Vitamin D's Disease-Prevention Effect Questioned

According to a published report in The Lancet Diabetes and Endocrinology, French researchers suggest low vitamin D levels do not cause ill health, however they confirm that additional clinical trials on non-skeletal diseases are required.

Recommended as a supplement for certain groups, recent evidence has shown Vitamin D may have a role to play in preventing non-bone-related diseases such as demetia, Parkinson's, inflammatory diseases and cancers.
Prof Philippe Autier, based at Lyon’s International Prevention Research Institute, conducted a data evaluation from almost 300 prospective observational studies and over 170 randomised trials investigating the effects of vitamin D levels on health outcomes, excluding bone health, up to December 2012.

A high number of the observational studies did suggest high vitamin D intake had benefits, such as risk reduction of cardiovascular events by up to 58%, diabetes by up to 38% and colorectal cancer by up to 33%. In comparison to this data however, the results of the clinical trials found no reduction in risk, even in people with low vitamin D levels, with additional analysis of recent randomised trials finding no positive effect of vitamin D supplements on diseases occurring.

Prof Autier commented that this discrepancy suggested decreases in vitamin D levels were a marker of deteriorating health, and since ageing and inflammatory processes involved in disease occurrence reduced vitamin D concentrations, it would explain why vitamin D deficiency is reported in a wide range of disorders.

The vitamin D supplement recommendation in the UK extends to groups at higher risk of deficiency, all pregnant and breastfeeding women, children under five years old, people aged over 65, and people at risk of not getting enough exposure to sunlight which includes people who wear full-body coverings. Furthermore, skin and pale-skinned people are also known to be at higher risk and in recent years, a four-fold increase in the diagnosis of the bone disease rickets has been registered in the UK.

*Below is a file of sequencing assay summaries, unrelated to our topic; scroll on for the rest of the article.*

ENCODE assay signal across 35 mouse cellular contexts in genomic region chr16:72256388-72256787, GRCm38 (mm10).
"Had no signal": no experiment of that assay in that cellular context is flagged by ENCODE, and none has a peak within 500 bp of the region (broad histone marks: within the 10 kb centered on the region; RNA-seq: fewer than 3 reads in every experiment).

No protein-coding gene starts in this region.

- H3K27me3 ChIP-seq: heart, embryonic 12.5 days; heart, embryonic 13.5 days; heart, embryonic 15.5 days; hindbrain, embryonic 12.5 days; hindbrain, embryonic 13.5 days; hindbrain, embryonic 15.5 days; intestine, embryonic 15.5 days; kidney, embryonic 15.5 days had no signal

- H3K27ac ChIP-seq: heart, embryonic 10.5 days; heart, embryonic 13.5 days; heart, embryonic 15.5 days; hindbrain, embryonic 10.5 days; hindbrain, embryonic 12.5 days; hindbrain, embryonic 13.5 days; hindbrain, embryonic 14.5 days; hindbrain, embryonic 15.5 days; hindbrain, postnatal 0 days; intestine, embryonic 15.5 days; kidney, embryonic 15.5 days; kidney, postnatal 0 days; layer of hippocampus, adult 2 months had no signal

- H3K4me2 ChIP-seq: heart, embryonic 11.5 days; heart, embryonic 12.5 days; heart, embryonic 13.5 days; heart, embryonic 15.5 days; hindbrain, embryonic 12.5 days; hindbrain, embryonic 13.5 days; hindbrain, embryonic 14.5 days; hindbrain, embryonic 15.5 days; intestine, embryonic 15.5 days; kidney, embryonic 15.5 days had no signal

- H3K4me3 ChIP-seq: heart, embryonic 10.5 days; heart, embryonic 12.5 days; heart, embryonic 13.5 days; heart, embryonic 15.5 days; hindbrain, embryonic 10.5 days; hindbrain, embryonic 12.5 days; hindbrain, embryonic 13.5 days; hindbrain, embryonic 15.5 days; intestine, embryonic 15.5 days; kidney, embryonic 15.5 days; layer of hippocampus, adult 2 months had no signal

Dr Colin Michie, consultant senior lecturer in paediatrics and chair of the nutrition committee at the Royal College of Paediatrics and Child Health, emphasised that for almost a century, the vitamin’s benefits were known to include improvement in bone health, preventing hypocalcemic seizure and rickets in people with deficient vitamin D levels. He added that the review excluded the measurement of bone health and was thus not contributing to the problem in the UK.

Consultant physician and honorary professor of metabolic bone disease at Manchester Royal Infirmary Peter Selby also found the French study to be limited, suggesting the apparent negative results of this review had been obtained by not includeing people with a high enough vitamin D insufficiency to have any meaningful biological effect. He did however agree with the authors saying more interventional research looking at disease outcomes was necessary. 

The independent group of scientific experts who advise the government on nutrition, the Scientific Advisory Committee on Nutrition (SACN) is in the process of reviewing the dietary recommendations for vitamin D for all population groups in the UK with their report to go out for public consultation in 2014.

Source: BBC
Image credit: Google Images

6 December 2013

Published on : Fri, 6 Dec 2013


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Research, vitamin D According to a published report in The Lancet Diabetes and Endocrinology, French researchers suggest low vitamin D levels do not cause ill health, however

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